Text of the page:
its headquarters in Edinburgh, works on a regional level to achieve its

goals. Following a restructure last year, the department now comprises a

head office and four regional offices, with PROs for each area, covering

the south, north-east, west and Highlands and islands of Scotland.

Headed by director of public affairs Julian Birchill, the trust’s PR

work covers fundraising, appeals, community liaison, education and media


Alongside its ongoing fundraising campaigns, the trust has been working

on specific appeals, such as the Crarae Gardens campaign to raise pounds

1.5 million, targeting both trust members and non-members.


Never before in its 92-year history had the National Farmers’ Union felt

such an avalanche of negativity from the public. CJD and British Beef,

GM crops and devastating recession had left the image of the UK

agriculture industry in tatters by the end of 1998.

But 1999, says Diane Lamb, head of NFU’s Public Affairs Department was

the year she and her team, including the nine regional officers,

transformed the public perception of UK farmers, most of whom make up

the NFU’s 125,000 full and affiliated members.

’If you had asked the public what they thought of farming two years ago,

they would have cited damage to the environment, subsidies, food scares

and live exports as their concerns,’ says Lamb.

’Ask them today, and they are far more likely to cite the crisis in

agriculture and the high quality of home-produced food over imports from


The PR teams still faced several challenges last year, including making

sure the impact of the crisis was reported in the media so as to apply

pressure on decision makers.

The team’s messages were the importance of agriculture to the rural

economy and the British countryside; the measures British farmers are

taking to ensure food quality over and above foreign competitors; and

encouraging consumers to buy British.


Pharmaceutical group Novartis employs more than 3,000 people at 15 sites

in the UK. Its businesses range from pharmaceuticals, research and

development and contact lenses to consumer health, animal health and

crop protection and seeds.

At the beginning of December last year, the Swiss-owned group announced

its decision to demerge its crops and seeds businesses and merge them

with AstraZeneca’s Agrochemicals division to create a new company called


The four-strong UK corporate communications team, headed by Fiona Fong,

has responsibility for representing Novartis as one entity to key

stakeholders and ensuring that messages are consistent. In theory the

individual sector companies and sites maintain responsibility for their

own communication needs at a company and product level. This is backed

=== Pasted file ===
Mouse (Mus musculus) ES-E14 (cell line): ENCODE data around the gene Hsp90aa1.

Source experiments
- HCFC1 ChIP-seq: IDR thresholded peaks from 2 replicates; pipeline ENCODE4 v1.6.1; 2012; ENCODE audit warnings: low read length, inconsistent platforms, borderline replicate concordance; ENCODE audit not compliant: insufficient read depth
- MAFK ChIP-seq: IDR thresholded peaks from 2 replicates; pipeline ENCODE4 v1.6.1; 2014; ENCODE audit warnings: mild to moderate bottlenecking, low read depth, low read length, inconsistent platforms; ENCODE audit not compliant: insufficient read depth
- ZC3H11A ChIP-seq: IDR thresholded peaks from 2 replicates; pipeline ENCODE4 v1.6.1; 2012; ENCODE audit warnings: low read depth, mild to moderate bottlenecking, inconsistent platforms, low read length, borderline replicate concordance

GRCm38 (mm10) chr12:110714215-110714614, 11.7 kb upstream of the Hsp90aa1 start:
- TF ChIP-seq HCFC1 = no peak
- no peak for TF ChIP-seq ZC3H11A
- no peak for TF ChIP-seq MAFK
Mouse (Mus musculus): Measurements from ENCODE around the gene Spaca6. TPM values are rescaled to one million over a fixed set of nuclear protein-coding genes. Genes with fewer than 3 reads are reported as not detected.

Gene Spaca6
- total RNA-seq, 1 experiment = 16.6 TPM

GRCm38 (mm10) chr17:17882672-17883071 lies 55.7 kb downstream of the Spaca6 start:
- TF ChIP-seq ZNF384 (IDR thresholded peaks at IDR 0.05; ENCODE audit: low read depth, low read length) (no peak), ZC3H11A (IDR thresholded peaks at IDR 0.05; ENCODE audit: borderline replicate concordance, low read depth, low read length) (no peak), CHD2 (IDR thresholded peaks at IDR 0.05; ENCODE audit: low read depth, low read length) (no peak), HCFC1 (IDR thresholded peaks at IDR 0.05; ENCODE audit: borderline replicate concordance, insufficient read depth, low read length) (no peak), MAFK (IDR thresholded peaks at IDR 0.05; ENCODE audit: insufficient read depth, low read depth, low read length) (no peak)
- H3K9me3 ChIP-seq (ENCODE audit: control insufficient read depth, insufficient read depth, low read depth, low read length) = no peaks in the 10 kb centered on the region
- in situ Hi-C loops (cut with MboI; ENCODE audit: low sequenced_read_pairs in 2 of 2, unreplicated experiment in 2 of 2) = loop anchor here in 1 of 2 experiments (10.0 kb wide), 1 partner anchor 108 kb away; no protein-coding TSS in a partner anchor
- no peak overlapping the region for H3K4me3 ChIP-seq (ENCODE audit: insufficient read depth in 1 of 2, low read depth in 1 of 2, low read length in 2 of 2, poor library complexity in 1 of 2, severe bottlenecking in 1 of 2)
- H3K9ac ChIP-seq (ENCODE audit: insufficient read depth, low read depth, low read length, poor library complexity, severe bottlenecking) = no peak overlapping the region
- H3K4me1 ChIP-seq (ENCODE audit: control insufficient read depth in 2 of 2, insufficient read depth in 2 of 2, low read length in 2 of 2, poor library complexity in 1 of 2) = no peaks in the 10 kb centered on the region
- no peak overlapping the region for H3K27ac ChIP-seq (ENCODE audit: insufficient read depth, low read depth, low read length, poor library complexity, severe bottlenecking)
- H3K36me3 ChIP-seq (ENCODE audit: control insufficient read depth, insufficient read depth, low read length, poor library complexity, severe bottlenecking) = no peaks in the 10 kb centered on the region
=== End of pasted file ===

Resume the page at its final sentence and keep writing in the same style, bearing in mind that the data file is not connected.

up with support from external agencies including Greenlines Healthcare

Communications and Red Rooster Beauty and Consumer PR.

Over the past year, the corporate team has handled Novartis’ purchase of

animal health company Vericore, and weathered the GM storm. ’Our

strategy was one of damage limitation and to protect the company’s

reputation,’ says Fong, who explains that the firm has no commercial GM

product to sell in the UK.

- A sensitive issue for Novartis is the company’s involvement with

animal research. The team aims to put this in the context of health

benefits while remaining sensitive to public and local community worries

about animal welfare and employee safety.


With all the activity in the NHS and various medical scandals around the

country, it is not surprising that Avon Health Authority’s

Communications department has been very busy. Head of communications

Vicky O’Loughlin says: ’On the media side there has been very high

interest locally and nationally. We have a much wider brief than just

media relations, with a lot of communications with the public and

publications work.’

O’Loughlin says the plain English campaign, in which the department

vetted all the authority’s standard letters to the public, is one of her

proudest achievements. Her department is also made up of a

communications manager, assistant communications manager, web site

manager, and a communications assistant.

One of the challenges for the department is handling a diverse area

which covers South Gloucestershire, Bath and north-east Somerset, and


’We have to focus on the community in these areas and do a lot of local

media targeting,’ says O’Loughlin.

Several stories attracted national attention, the Sunday Times got hold

of a copy of the first NHS league tables before they were published,

indicating a poor performance by Avon. The information was wrong, but

O’Loughlin had to deal with the outcry.

- Although a lot of the Avon Health Authority’s communication

department’s work is reactive, it does get involved in communicating

positive messages. One of the biggest campaigns last year was geared

around the millennium, informing the public about how best to use

medical services in the New Year period and reminding them to stock up

on medicines.